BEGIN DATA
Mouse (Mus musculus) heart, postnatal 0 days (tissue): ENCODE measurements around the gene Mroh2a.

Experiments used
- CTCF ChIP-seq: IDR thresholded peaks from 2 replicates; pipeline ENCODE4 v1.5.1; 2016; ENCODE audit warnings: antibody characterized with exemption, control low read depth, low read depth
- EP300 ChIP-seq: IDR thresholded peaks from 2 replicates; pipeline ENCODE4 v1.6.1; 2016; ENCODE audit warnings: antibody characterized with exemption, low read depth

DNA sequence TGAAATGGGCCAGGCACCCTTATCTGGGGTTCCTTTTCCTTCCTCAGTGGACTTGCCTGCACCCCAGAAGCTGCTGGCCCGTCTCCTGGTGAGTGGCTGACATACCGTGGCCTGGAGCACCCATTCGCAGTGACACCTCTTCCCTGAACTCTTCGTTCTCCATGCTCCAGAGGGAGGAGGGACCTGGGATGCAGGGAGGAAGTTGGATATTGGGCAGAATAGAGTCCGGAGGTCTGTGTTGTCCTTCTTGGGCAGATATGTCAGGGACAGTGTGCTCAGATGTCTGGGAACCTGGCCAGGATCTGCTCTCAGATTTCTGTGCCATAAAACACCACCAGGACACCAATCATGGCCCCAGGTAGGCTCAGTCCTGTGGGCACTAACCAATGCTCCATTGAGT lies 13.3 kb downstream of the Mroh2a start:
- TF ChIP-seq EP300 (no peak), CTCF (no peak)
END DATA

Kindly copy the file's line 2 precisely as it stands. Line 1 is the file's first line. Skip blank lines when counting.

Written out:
Experiments used